The Harborwomen — who were back at practice the day after Christmas engaged in a full assortment of skating, shooting, and passing drills — appear well positioned for another deep postseason run.

But in the matchup against Duxbury, Findley was expecting to get a better definition of his team’s weaknesses.

“We’ve got a nice squad,” said Findley, who graduated two seniors and had an underclassman transfer from last year’s team.

“We’re happy with the younger kids that are starting to play. I think we’ve got a good mix of seniors and juniors, and the freshmen and sophomores are starting to develop.”

Findley cites his team’s skating abilities, defense, and goalkeeping as strengths.

Goalie Taylor Walsh “stops what she needs to stop,” he said. “I think you form a good team from the backline forward, and that’s where we’ve been pretty good the first four games.”

Hingham will rely on the Middlebury College-bound Freda, who has collected a team-leading 14 points, and junior center Catherine Linehan to carry the top line, which rotates senior Caitlin Sullivan and junior Katherine Saleski on the opposite wing.

“We’re doing really well this year,” said Freda. “We have a lot of offense; a great defense. I mean, we’re just really working well as a team.”

As for the rivalry with Duxbury, she acknowledges: “At the end of the day we’re all still good friends and stuff. But on the ice I can’t really say that I’m your best buddy. You’re playing for your town and your team.”

Meanwhile, Duxbury — which opted not to practice Christmas week — has also started strong. The Dragons lost five players from last season: Three seniors graduated and two underclassmen transferred.

“I think we’re definitely a younger team, but that doesn’t really mean anything,” said Dragons coach Friend Weiler. “A lot of the younger girls are really hard-working and focused, and I think with time we’re just going to keep getting better. I think we can win it again.”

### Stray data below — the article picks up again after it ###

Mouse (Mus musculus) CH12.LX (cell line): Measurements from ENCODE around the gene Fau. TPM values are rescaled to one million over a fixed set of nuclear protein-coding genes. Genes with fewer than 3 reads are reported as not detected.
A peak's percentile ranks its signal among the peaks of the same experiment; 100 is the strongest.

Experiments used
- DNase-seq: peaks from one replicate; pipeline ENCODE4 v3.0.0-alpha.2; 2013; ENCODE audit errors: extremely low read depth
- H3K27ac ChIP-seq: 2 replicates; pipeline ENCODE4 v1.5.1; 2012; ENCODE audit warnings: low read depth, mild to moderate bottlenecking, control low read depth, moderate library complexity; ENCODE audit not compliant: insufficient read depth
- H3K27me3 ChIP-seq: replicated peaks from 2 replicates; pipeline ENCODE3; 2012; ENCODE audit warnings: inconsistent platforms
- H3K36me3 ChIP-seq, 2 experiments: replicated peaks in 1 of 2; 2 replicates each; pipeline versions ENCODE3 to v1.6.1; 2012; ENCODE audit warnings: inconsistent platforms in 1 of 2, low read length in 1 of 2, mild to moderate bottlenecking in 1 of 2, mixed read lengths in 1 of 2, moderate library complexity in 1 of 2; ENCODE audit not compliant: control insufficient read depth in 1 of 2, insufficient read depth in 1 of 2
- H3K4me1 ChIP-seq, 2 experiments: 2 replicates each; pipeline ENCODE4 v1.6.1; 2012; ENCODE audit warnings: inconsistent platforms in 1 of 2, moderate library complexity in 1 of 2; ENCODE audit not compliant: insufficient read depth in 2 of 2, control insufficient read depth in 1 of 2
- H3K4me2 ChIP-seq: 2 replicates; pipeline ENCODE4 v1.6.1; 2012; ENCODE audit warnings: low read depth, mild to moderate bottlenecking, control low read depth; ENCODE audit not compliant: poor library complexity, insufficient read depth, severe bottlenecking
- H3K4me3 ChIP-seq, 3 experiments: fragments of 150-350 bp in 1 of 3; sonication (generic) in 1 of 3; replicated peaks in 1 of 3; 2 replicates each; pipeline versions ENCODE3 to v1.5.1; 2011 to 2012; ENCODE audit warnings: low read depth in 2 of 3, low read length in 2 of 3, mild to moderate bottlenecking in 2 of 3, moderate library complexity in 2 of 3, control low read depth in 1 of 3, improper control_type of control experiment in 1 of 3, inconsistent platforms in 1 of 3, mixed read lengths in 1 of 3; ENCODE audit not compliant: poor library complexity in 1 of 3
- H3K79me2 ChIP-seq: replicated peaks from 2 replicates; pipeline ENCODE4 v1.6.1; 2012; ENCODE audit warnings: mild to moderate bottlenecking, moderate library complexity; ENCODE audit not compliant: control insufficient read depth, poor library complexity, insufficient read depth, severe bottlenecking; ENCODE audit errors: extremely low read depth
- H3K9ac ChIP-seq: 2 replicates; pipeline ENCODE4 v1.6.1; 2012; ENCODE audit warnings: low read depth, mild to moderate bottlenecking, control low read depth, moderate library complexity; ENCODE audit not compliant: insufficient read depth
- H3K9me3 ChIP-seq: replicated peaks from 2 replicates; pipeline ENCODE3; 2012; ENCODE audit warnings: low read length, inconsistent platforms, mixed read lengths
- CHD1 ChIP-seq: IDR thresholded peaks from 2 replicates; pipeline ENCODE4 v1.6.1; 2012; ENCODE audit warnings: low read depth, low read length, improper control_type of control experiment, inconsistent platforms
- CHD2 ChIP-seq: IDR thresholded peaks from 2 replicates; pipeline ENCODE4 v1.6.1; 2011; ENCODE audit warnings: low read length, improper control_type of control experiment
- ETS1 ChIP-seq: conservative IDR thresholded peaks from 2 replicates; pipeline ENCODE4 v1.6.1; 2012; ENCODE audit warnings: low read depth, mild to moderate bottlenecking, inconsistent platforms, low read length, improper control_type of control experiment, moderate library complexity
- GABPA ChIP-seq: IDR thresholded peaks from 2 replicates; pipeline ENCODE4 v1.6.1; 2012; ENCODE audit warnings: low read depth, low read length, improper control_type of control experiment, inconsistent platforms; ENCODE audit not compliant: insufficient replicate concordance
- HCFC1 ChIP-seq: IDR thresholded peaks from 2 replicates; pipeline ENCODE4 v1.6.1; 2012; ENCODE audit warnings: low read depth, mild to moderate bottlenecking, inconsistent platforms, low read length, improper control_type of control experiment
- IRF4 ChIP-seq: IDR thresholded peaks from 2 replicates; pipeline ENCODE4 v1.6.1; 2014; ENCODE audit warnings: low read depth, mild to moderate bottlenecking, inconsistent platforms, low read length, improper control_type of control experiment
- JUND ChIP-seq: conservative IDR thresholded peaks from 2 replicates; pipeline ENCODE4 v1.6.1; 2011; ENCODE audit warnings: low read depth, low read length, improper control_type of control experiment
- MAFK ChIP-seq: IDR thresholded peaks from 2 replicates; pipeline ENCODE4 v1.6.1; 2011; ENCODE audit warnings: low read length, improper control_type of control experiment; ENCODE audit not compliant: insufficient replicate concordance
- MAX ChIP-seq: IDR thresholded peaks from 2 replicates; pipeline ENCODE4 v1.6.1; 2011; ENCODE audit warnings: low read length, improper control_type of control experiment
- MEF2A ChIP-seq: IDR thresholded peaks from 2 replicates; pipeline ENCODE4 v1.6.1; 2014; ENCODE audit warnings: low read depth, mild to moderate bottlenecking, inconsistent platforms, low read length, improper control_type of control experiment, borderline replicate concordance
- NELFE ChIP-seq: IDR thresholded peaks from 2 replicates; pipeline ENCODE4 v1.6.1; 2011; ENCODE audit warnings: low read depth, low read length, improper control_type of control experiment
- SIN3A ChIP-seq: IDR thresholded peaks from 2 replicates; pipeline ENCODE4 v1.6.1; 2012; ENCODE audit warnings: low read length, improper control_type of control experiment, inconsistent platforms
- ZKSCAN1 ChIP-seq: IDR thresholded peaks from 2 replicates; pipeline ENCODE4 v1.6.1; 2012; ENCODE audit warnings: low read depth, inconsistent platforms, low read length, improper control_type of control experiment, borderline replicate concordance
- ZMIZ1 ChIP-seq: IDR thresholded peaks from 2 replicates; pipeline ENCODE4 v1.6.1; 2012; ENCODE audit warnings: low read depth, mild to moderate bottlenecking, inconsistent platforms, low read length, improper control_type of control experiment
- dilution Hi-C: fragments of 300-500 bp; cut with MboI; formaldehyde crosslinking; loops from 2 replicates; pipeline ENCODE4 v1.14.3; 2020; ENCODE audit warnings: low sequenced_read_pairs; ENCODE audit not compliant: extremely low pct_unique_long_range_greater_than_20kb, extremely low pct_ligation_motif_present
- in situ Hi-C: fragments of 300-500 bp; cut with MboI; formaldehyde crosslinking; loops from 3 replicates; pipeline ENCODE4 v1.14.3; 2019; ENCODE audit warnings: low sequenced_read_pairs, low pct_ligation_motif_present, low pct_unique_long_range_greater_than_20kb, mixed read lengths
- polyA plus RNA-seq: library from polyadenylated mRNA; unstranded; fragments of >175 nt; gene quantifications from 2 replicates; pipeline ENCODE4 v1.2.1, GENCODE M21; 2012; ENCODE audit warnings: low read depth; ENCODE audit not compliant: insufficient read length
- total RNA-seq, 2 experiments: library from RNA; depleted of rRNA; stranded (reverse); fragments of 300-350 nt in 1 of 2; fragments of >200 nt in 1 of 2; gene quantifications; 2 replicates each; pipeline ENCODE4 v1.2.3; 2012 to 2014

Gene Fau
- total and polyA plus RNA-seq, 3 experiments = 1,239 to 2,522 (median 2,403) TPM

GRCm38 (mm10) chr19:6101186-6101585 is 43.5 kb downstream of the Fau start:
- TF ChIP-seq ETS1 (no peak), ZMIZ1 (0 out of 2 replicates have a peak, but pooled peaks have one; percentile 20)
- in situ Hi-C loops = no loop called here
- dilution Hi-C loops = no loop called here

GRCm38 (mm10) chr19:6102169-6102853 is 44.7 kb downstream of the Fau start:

Junior defenseman Ally Hammel has stepped up as the unit’s defensive leader. Myette — perhaps the state’s top goalie, who recorded eight shutouts and a .928 save percentage last season — returns to net. And the tenaciously aggressive sophomore line of Marissa Fichter, Jane Dudley, and Meredith Wright, who exceeded expectations in their freshmen campaign, has already wrought havoc on opponents.

Perhaps no Dragon understands the friendly rivalry more than Murphy (team-leading 52 points last season), who will play lacrosse at the University of Massachusetts Amherst next year.

“It’s always good to beat the best,” said Murphy. “They are a great team, so it gives us confidence and gets us fired up when we beat them.”

Added Weiler: “It tells us where we stand. They’re a great measuring stick or barometer [as to] what we’re doing well and what we need to work on.”

Up and coming

A few other girls’ teams are emerging as contenders:

Braintree: The return of sophomore goaltender Rachel Brazil (1.72 GAA) should keep the Wamps, who got off to a 3-0-1 start, in the mix.

Norwood: The Mustangs (3-1) bring back their top two scorers in junior Emily Kelly and sophomore Kacie Smith from a squad that fell in the Division 2 quarterfinals last season to Belmont, 5-2. Defensively, they’ll rely on senior defensemen Heather Folan and Katie O’Brien.

Walpole: The return of junior Brooke Matherson — one of the state’s elite defensemen — should help a team that relies on defense. Senior goaltender Bethany Welch anchors the back line.

Paul Lazdowski can be reached at